I was on vacation in South Dakota last week with my family. We visited Badlands National Park, Mount Rushmore, the Black Hills and, yes, Wall Drug.
Even when I’m traveling, I keep an eye open for news about church-state separation. I always read the local newspaper. (Yep, the ones actually made of paper. I know, I’m a dinosaur.) Sure enough, while perusing the Rapid City Journal over breakfast one morning, I came across this interesting story.
It seems that a real estate magnate in Spearfish wants to erect a giant statue of Jesus on a hilltop that overlooks the city.
There is just one problem: It would be on city-owned land.
Rand Williams, a local businessman, told the Spearfish City Council that he would like to explore building a Jesus statue similar to the 125-foot-tall “Christ the Redeemer” effigy in Rio de Janeiro.
Williams says he’d like to erect it on a two-acre plot of land owned by the city and has requested a public hearing on the matter. He says he’ll contribute some of his own money to the project and form a non-profit group to raise the rest of the funds.
City officials seem interested in the project.
“The issue is not a public hearing item, but the city council is willing to participate in a public forum or discussion as offered by Mr. Williams,” Spearfish City Administrator Joe Neeb told the Journal. “They appreciate the efforts of those who wish to keep Spearfish the great community it is.”
But the newspaper also noted that during a previous council meeting “some council members raised concerns about whether a Christ statue on city land might violate the separation of church and state.”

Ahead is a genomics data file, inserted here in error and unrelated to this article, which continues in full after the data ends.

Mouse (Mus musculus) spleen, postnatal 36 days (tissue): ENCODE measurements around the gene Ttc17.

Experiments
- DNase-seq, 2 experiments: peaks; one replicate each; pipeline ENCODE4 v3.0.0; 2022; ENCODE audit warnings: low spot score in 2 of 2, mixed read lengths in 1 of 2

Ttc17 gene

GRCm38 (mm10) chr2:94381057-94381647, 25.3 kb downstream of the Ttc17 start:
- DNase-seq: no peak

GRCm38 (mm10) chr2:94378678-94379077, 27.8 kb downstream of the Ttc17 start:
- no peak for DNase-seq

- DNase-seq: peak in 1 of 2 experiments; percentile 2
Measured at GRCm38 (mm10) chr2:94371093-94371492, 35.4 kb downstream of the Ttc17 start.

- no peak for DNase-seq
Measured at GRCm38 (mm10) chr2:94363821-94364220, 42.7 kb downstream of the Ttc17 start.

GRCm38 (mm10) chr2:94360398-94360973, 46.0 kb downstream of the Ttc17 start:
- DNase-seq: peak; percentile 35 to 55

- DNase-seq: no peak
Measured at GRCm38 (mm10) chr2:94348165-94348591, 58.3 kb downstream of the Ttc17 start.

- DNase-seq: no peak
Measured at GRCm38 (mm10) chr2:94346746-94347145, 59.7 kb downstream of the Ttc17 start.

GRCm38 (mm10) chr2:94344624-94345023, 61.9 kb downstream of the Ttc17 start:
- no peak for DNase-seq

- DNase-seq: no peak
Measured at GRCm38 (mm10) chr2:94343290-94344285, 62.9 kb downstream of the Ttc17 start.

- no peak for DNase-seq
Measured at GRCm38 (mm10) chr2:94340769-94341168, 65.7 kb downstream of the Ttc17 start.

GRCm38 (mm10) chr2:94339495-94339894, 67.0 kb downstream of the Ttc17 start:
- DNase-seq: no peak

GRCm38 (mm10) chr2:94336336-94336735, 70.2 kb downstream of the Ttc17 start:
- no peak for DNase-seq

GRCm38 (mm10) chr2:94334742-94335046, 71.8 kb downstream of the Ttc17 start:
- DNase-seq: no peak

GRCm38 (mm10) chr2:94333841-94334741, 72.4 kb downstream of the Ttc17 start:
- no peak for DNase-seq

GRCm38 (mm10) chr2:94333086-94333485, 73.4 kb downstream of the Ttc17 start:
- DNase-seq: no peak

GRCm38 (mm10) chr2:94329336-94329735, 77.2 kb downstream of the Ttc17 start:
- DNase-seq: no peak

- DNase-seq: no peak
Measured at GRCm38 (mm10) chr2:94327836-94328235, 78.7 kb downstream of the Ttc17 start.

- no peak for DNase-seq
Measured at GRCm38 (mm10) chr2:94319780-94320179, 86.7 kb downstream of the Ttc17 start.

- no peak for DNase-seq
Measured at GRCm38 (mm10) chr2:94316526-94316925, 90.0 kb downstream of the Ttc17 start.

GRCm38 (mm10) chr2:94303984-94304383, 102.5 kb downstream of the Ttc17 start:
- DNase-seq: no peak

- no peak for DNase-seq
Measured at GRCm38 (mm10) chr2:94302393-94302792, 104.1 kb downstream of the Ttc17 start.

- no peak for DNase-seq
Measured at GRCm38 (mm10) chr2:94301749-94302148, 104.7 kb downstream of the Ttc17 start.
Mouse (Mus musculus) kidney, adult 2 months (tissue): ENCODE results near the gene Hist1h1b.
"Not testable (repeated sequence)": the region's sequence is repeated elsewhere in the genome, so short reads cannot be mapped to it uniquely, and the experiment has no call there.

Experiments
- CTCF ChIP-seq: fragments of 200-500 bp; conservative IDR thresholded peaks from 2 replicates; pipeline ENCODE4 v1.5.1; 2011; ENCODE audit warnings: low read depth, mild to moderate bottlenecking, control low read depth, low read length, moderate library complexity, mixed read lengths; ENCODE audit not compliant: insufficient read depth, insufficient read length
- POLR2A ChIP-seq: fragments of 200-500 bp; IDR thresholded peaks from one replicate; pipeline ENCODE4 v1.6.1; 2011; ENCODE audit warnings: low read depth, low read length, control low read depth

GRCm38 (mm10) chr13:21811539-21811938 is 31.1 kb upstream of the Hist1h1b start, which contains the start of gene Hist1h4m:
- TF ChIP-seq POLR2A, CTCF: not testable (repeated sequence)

Gee, do you think?
This is a bad idea. Erecting a 35-foot-tall statue of Jesus on city-owned land would definitely violate the separation of church and state. The city might as well erect an enormous sign reading, “Please sue us now!”
Williams seems to be grasping for a secular rationale to move the project forward. He told one newspaper, “Setting aside the divinity question and the religious aspects, this man had more impact on this world than any man that has ever lived.”
I appreciate the try, but it won’t work. Look, the standard in these cases is simple. It boils down to what a reasonable observer concludes upon seeing the display. And a reasonable observer, seeing a 35-foot-tall statue of Jesus Christ, isn’t likely to say, “Oh, look! It’s a statue of an influential historical figure!” He or she would recognize the structure as a depiction of the founder of the Christian faith.
That’s why that statue can’t go on city-owned land. It’s bound to spark a lawsuit. Plus, it’s simply inappropriate. Spearfish is a city of more than 10,000 people. I’m sure that not all of them are Christians.
That doesn’t mean Williams is out of options. He can erect the statue on private land or even explore purchasing the parcel from the city – provided that Spearfish officials make it available in a fair auction that allows others to participate as well.
The bottom line is that the city of Spearfish cannot legally aid and abet a wholly devotional display like this. If the council holds a meeting about the matter, it should make that clear.
There are a lot of great attractions in South Dakota – and a fair amount of roadside kitsch. If Williams wants to add a large Jesus statue to the state’s tourist draws he is free to do that – on his own dime and without help from the government.